While the FIA World Rally Championship was contesting Rally Catalunya in Spain, the World Motor Sport Council met in Paris, France and approved the WRC to mandate the use of the FIA Artificial Intelligence Safety Camera (or AISC). The system will center around a forward-facing in-car camera installed to continuously monitor the external environment around a World Rally Car during special stages.
The FIA stated that AISC “will continually scan the special stage and its direct surroundings, identifying the shapes and analyzing the position of spectators in the environment, hence helping to supplement the work undertaken by the FIA Safety Delegate to address unsafe situations.” However, the sport’s international body did not state specifically how the visual monitoring system will be used in practice during rallies.
The need for a camera system built for this purpose has been very apparent for a long time. The world’s best rally drivers might not have to contend with driving through crowded masses of spectators like it’s Rallye de Portugal in the 1980s, a number of notable incidents over past six seasons have pushed spectator safety to the forefront of discussion in international rallying.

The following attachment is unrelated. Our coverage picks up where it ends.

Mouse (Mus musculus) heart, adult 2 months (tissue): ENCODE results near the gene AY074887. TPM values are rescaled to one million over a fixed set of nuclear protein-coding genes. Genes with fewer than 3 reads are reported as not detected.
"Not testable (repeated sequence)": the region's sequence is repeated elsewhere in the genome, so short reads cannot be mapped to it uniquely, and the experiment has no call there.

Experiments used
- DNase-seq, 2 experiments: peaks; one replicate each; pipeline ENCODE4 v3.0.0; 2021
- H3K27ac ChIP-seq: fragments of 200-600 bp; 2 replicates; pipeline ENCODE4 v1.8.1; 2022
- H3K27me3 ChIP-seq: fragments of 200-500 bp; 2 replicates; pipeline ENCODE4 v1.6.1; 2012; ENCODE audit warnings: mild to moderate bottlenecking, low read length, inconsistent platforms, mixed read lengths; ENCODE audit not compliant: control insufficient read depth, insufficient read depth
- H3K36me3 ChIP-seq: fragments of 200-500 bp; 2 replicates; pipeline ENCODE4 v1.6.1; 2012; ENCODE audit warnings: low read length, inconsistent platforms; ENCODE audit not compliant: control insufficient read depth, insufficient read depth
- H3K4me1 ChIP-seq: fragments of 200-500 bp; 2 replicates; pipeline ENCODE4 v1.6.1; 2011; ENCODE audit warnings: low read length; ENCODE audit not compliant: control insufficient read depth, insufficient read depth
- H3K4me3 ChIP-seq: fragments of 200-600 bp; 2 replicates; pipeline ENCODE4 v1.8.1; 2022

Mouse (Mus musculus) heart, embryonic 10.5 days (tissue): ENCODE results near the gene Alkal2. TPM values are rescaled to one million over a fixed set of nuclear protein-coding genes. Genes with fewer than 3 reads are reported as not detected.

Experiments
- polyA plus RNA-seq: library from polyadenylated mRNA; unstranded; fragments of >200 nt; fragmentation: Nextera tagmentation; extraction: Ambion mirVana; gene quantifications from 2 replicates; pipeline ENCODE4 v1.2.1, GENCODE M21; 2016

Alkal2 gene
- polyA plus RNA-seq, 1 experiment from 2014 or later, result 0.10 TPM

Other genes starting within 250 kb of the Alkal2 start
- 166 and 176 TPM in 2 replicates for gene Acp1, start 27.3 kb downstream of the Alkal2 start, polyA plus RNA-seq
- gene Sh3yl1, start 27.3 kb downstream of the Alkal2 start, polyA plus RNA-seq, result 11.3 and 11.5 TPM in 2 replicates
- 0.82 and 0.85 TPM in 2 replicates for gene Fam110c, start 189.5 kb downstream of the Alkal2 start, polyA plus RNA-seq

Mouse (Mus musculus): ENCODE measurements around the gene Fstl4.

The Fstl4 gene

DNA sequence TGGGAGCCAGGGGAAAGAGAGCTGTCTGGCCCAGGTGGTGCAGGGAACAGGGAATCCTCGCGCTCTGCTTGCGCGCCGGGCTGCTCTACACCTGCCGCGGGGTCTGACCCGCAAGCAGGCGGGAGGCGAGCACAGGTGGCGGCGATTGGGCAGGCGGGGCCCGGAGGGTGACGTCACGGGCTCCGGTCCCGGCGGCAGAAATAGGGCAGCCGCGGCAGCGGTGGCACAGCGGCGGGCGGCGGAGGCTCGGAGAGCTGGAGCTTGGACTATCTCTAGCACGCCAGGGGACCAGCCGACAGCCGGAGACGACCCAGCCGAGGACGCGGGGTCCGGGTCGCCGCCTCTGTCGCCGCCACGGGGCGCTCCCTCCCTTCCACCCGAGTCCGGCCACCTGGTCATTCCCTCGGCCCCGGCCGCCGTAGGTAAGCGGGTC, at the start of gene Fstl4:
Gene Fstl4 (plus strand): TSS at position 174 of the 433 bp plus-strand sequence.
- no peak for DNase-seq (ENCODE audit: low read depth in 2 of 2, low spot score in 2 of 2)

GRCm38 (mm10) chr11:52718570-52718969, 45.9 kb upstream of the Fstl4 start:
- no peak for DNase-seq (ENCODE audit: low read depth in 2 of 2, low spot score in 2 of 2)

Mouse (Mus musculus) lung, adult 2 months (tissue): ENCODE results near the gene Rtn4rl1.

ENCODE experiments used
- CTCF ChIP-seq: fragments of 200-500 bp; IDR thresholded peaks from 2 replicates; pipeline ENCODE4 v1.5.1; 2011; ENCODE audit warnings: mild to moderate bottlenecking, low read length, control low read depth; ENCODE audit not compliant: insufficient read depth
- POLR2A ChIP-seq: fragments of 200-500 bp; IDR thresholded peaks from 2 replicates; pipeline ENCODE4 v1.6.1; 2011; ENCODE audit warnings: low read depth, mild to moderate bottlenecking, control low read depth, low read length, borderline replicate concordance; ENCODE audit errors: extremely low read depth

Extreme measures had to be taken by the WRC over their concerns regarding the dangerous conditions. Rallye Monte Carlo was forced to shorten a special stage in 2015. This was due to a lack of crowd control when a larger than anticipated number of spectators turned out. Rally Poland was dropped from the schedule after the 2017 season due to the failure of organizers to properly address spectator safety concerns. The Artificial Intelligence Safety Camera seems to be the result of a project initiated by the FIA in 2019 to better observe stage conditions.
The implementation of AISC in 2022 goes hand-in-hand with another huge point of discussion in rallying at the moment, hybridization. The new hybrid powertrains next season could produce up to 500 hp, a large increase from the current power output of 380hp. While a 220-pound weight increase and simplified aerodynamics should tempter any potential increase in speed, having more powerful vehicles on special stages certainly provide another valid reason to be more vigilant.